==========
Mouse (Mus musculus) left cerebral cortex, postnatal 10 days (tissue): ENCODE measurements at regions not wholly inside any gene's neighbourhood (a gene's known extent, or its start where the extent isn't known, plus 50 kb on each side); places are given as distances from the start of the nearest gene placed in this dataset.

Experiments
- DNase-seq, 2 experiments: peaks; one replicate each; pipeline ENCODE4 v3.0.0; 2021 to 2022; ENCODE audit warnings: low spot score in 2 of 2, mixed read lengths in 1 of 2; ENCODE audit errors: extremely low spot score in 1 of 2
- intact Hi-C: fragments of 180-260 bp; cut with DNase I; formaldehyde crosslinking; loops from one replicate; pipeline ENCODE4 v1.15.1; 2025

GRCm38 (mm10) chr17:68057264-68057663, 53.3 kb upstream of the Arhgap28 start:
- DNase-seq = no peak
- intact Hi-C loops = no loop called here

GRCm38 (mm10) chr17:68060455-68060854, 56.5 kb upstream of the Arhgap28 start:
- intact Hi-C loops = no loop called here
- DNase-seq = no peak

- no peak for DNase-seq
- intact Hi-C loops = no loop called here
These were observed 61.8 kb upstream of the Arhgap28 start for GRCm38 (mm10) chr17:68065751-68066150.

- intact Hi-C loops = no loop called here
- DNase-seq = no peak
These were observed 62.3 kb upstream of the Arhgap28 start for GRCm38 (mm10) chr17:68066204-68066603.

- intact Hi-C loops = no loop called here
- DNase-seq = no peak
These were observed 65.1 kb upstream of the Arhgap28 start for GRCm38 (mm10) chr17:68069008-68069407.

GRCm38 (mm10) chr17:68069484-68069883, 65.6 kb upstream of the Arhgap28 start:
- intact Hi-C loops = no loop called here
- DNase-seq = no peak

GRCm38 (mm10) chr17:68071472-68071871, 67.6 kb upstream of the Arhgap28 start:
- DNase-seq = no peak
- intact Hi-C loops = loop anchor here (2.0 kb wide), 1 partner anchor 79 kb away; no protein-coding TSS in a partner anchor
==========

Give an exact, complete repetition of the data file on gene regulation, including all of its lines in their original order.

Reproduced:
Mouse (Mus musculus) left cerebral cortex, postnatal 10 days (tissue): ENCODE measurements at regions not wholly inside any gene's neighbourhood (a gene's known extent, or its start where the extent isn't known, plus 50 kb on each side); places are given as distances from the start of the nearest gene placed in this dataset.

Experiments
- DNase-seq, 2 experiments: peaks; one replicate each; pipeline ENCODE4 v3.0.0; 2021 to 2022; ENCODE audit warnings: low spot score in 2 of 2, mixed read lengths in 1 of 2; ENCODE audit errors: extremely low spot score in 1 of 2
- intact Hi-C: fragments of 180-260 bp; cut with DNase I; formaldehyde crosslinking; loops from one replicate; pipeline ENCODE4 v1.15.1; 2025

GRCm38 (mm10) chr17:68057264-68057663, 53.3 kb upstream of the Arhgap28 start:
- DNase-seq = no peak
- intact Hi-C loops = no loop called here

GRCm38 (mm10) chr17:68060455-68060854, 56.5 kb upstream of the Arhgap28 start:
- intact Hi-C loops = no loop called here
- DNase-seq = no peak

- no peak for DNase-seq
- intact Hi-C loops = no loop called here
These were observed 61.8 kb upstream of the Arhgap28 start for GRCm38 (mm10) chr17:68065751-68066150.

- intact Hi-C loops = no loop called here
- DNase-seq = no peak
These were observed 62.3 kb upstream of the Arhgap28 start for GRCm38 (mm10) chr17:68066204-68066603.

- intact Hi-C loops = no loop called here
- DNase-seq = no peak
These were observed 65.1 kb upstream of the Arhgap28 start for GRCm38 (mm10) chr17:68069008-68069407.

GRCm38 (mm10) chr17:68069484-68069883, 65.6 kb upstream of the Arhgap28 start:
- intact Hi-C loops = no loop called here
- DNase-seq = no peak

GRCm38 (mm10) chr17:68071472-68071871, 67.6 kb upstream of the Arhgap28 start:
- DNase-seq = no peak
- intact Hi-C loops = loop anchor here (2.0 kb wide), 1 partner anchor 79 kb away; no protein-coding TSS in a partner anchor